Moonman: "I feel like I have hijacked this thread a bit, sorry about that! Live Minnows obviously work great and I use them all the time walleye fishing in the boat lol!


Moonman."


May have been a bit of a hijack, but I do appreciate you giving some insight and advice on this. Thanks!!
 
schwartyman
member (38)member
 
03/18/2020 08:18AM
I also appreciate the info from all!
 
schucanoe
member (30)member
 
03/18/2020 11:52AM
I agree with Moonman. For me salted minnows are the way to go. We used to bring leeches on our Quetico trips and they too were a hassle to transport and keep alive especially as water temps began to warm so we made the switch to salted minnows. Unless fishing a leech below a bobber we saw no drop off in action using a salted minnow on a jig while fishing vertical or slowly dragging. Unfortunately for us Quetico banned the use of salted minnows as well several years ago and we were left to figure out other presentations. We used to salt our own minnows but have since discovered the salted emerald shiners sold by bestbait.com are tough to beat when fishing Canadian waters elsewhere.
 
ChrisW
 
03/20/2020 09:38PM
Are you in mostly catching lakers with salted minnows or are they a multipurpose bait? Thanks!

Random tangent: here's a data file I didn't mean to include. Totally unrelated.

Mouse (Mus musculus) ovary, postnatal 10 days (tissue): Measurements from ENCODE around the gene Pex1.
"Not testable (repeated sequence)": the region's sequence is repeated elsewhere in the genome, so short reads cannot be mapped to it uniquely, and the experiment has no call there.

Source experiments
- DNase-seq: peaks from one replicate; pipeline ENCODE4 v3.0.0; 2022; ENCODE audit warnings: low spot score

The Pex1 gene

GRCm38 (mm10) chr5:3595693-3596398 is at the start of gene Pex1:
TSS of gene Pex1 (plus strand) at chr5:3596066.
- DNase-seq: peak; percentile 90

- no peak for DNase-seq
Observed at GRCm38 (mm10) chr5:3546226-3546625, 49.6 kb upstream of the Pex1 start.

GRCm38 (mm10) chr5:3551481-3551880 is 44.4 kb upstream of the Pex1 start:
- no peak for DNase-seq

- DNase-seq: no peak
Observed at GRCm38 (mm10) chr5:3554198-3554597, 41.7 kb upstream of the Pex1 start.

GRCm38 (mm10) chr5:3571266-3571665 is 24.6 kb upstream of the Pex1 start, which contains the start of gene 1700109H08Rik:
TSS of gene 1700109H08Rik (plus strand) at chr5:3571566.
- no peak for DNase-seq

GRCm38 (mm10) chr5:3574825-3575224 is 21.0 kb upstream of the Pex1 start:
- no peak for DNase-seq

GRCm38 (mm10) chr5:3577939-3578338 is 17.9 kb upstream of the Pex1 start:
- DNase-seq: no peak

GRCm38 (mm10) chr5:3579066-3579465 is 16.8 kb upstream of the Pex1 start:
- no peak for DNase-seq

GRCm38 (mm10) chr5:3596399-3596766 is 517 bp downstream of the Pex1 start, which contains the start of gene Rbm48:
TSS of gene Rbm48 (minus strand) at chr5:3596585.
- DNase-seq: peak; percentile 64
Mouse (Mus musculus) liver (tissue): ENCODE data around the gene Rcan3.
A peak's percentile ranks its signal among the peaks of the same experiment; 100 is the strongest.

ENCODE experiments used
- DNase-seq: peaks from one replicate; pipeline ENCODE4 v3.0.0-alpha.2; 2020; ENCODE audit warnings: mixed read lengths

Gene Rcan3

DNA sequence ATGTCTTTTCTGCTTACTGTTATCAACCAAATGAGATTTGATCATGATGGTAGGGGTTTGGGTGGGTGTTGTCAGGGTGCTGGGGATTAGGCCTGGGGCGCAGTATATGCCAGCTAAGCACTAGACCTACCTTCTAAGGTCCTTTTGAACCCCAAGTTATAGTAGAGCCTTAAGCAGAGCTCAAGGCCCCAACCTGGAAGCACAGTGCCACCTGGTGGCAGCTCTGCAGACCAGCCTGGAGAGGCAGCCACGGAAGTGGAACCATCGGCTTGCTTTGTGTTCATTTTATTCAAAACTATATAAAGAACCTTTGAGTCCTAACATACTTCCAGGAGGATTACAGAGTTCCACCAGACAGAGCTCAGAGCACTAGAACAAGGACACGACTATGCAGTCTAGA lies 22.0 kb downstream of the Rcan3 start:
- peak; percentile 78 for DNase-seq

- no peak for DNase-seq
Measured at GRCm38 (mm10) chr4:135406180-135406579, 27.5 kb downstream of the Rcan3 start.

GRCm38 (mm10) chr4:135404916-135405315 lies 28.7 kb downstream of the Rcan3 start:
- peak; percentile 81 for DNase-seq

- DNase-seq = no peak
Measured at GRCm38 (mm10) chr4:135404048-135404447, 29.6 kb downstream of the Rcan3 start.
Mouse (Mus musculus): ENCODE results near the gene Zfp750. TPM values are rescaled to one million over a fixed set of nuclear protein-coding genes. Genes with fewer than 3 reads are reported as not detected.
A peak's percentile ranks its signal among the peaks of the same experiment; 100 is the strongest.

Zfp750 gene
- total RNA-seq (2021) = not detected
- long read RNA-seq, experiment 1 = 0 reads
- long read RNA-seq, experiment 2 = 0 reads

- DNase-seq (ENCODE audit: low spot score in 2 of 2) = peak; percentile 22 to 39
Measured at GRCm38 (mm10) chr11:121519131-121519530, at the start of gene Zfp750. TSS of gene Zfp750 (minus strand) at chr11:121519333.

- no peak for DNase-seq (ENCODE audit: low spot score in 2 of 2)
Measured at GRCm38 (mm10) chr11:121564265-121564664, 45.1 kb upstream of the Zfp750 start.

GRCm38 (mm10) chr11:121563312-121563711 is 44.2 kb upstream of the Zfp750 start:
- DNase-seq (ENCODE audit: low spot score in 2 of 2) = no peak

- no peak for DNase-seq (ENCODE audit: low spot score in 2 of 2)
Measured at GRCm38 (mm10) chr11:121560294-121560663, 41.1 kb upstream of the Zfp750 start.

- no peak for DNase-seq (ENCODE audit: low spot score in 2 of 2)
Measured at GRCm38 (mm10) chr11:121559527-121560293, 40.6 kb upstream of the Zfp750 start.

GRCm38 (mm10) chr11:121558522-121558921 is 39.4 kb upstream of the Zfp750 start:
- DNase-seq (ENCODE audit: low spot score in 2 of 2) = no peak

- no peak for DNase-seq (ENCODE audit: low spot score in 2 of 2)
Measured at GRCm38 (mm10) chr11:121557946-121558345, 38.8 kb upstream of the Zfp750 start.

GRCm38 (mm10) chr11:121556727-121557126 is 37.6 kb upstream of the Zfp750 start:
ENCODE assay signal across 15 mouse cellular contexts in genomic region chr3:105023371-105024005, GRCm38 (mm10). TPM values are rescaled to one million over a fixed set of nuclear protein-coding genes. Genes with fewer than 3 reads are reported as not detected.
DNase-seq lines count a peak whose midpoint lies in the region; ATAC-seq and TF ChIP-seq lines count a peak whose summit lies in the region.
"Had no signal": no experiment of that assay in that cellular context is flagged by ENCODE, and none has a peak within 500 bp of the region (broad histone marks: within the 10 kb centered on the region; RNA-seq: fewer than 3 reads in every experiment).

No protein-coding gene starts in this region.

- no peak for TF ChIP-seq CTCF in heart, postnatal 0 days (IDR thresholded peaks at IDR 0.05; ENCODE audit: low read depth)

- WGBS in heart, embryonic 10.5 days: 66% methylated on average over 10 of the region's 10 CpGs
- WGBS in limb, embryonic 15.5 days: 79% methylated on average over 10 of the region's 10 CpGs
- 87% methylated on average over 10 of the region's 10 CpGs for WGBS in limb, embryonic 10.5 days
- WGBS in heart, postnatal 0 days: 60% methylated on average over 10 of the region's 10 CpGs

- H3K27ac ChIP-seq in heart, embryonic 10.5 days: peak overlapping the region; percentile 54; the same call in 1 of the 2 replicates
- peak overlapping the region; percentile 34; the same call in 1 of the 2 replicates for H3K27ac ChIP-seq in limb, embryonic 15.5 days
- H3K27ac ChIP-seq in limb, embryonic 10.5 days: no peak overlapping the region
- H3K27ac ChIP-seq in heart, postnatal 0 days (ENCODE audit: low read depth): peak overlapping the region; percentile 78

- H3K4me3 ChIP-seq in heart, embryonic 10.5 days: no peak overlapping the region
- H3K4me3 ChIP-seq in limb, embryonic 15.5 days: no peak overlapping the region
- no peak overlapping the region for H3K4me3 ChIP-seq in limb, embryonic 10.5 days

schucanoe
member (30)member
 
03/21/2020 01:10PM
They work well when fishing for most species but we use them primarily for tipping jigs when walleye fishing. They are like candy for them.
 
Moonman
distinguished member(898)distinguished memberdistinguished memberdistinguished memberdistinguished member
 
03/21/2020 04:13PM
ChrisW: "Are you in mostly catching lakers with salted minnows or are they a multipurpose bait? Thanks!"

I have caught lakers, brookies, walleye, pike and perch on them. I do know for sure that lakers and brookies really go crazy for them, as that’s where I use them the most. I haven’t used them on bass, because I never use bait for bass, usually fly fish for them. The one thing I would stress is that not all salted Minnows are created equally. The ones I salt myself are far superior to store bought. I know some bait shops skim off dead ones and freeze those for sale as a chumming bait ice fishing etc. those ones you never know if they were old dead fungus covered etc. plus from experience I know the ones I salt to just the right dryness (enough but not too much/crispy dry etc) work the best. I think for guys planning on taking in live Minnows, maybe do that as planned, as we all know that live minnows will work great, but maybe take in a few salted ones as well, even just a dozen etc., then compare your results.

Moonman.
 
ChrisW
 
03/21/2020 09:50PM
Thanks for the reply. Wish I had the space to salt my own, but I am apartment with my wife so I will probably be buying some from bestbait.com as recommended earlier.
Going in June 11 with some fishing amateurs on the Gunflint coming off a couple bad years of fishing so I want to show up with a few arrows on my quiver. Any recommendations for Alder, Caribou, or other easily daytrippable lakes would be greatly appreciated. Targeting trout and walleye but not turning my nose up at northern or bass. Just want to show the group how much fun fishing can be.